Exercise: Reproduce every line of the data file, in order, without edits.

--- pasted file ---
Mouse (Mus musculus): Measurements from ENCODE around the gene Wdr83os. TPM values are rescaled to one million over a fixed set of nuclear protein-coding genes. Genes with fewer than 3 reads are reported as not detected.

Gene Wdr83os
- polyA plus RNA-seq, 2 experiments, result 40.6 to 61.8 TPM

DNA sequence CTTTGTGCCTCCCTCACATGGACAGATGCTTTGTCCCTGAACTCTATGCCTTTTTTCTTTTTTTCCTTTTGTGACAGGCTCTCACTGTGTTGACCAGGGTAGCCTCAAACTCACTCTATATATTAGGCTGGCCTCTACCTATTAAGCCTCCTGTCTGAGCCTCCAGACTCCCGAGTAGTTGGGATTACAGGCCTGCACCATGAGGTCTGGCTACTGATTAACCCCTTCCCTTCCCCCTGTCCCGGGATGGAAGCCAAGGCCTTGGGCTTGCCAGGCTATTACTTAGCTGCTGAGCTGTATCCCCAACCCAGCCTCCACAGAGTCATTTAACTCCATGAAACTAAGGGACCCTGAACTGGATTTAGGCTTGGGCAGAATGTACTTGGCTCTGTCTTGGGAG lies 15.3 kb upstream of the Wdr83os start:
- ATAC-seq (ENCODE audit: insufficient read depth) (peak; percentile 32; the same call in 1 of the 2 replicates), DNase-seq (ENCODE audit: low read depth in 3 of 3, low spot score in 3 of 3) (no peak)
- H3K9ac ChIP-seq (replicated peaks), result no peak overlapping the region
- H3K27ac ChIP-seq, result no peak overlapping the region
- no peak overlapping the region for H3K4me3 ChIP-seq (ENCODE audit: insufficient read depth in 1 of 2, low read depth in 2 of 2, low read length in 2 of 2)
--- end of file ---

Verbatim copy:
Mouse (Mus musculus): Measurements from ENCODE around the gene Wdr83os. TPM values are rescaled to one million over a fixed set of nuclear protein-coding genes. Genes with fewer than 3 reads are reported as not detected.

Gene Wdr83os
- polyA plus RNA-seq, 2 experiments, result 40.6 to 61.8 TPM

DNA sequence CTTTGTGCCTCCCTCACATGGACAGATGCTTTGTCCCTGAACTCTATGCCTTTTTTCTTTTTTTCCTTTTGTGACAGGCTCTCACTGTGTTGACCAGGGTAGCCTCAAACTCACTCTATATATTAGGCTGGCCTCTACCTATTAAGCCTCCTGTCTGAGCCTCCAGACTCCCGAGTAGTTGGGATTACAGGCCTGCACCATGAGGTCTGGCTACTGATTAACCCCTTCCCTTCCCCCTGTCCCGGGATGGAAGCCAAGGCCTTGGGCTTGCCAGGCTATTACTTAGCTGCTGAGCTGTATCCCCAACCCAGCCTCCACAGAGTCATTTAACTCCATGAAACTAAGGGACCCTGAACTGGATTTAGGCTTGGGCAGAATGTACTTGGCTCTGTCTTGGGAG lies 15.3 kb upstream of the Wdr83os start:
- ATAC-seq (ENCODE audit: insufficient read depth) (peak; percentile 32; the same call in 1 of the 2 replicates), DNase-seq (ENCODE audit: low read depth in 3 of 3, low spot score in 3 of 3) (no peak)
- H3K9ac ChIP-seq (replicated peaks), result no peak overlapping the region
- H3K27ac ChIP-seq, result no peak overlapping the region
- no peak overlapping the region for H3K4me3 ChIP-seq (ENCODE audit: insufficient read depth in 1 of 2, low read depth in 2 of 2, low read length in 2 of 2)